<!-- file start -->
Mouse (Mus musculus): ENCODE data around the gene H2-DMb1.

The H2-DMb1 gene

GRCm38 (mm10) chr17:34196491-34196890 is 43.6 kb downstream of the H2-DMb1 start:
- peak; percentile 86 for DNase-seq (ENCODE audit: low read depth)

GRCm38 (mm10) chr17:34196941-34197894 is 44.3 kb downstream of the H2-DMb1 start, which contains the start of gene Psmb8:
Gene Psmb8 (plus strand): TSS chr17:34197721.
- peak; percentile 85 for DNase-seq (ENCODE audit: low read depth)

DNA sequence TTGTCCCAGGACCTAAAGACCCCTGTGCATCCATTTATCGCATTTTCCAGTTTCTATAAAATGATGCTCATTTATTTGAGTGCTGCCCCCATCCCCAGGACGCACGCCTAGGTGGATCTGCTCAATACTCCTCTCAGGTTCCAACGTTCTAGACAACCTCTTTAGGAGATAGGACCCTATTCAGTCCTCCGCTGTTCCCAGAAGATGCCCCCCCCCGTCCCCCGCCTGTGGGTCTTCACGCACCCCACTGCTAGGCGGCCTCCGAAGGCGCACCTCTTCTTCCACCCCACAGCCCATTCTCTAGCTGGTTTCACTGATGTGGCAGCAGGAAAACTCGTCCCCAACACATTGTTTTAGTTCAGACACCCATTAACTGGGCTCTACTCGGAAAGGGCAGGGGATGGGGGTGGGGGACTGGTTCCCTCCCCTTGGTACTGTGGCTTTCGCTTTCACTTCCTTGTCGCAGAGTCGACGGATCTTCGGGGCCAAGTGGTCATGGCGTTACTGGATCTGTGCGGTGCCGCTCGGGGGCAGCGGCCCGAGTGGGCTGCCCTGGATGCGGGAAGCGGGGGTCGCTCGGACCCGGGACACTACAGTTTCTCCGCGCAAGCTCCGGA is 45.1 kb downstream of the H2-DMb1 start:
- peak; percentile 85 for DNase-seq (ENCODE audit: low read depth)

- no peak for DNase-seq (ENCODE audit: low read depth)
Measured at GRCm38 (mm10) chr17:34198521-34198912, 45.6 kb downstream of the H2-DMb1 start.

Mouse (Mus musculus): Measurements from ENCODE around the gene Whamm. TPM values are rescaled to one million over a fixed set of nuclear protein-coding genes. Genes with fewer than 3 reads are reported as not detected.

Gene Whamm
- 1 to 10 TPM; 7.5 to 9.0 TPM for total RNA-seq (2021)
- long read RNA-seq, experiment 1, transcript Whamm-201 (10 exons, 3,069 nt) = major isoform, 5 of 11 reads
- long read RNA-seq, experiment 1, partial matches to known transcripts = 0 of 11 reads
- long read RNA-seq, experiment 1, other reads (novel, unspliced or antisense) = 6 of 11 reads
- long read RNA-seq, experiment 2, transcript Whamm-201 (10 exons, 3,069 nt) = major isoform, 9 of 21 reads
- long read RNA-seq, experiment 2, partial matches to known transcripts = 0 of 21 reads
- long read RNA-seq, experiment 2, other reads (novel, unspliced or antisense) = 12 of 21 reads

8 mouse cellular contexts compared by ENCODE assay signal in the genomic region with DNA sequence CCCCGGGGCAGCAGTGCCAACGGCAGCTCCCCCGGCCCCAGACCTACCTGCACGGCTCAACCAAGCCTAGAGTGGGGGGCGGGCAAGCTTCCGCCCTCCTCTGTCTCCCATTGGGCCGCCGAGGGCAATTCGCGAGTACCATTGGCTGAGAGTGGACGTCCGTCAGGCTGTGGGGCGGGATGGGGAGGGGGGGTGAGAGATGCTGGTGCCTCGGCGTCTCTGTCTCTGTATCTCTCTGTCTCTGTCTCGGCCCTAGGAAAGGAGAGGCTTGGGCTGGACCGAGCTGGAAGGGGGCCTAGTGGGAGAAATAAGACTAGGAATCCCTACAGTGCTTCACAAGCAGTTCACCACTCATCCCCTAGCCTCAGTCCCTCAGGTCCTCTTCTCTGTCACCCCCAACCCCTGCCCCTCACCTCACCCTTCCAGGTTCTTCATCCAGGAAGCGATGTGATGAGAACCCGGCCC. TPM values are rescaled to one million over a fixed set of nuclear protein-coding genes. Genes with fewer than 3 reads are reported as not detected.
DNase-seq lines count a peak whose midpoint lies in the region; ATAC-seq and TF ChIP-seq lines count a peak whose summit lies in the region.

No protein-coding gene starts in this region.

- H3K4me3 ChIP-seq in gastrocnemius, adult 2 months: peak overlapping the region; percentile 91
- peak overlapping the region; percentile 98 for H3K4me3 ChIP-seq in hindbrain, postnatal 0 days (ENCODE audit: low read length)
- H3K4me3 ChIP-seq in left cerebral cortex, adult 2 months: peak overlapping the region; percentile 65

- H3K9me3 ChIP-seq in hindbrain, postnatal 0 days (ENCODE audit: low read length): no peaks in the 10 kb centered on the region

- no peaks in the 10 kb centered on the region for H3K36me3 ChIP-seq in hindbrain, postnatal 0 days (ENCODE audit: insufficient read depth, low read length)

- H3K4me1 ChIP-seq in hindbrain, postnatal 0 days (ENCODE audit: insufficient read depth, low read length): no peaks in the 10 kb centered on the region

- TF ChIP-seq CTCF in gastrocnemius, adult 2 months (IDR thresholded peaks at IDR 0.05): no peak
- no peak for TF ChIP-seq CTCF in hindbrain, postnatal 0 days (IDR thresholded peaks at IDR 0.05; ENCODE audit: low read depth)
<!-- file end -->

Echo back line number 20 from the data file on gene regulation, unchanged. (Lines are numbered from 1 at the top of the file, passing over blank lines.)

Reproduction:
- long read RNA-seq, experiment 2, other reads (novel, unspliced or antisense) = 12 of 21 reads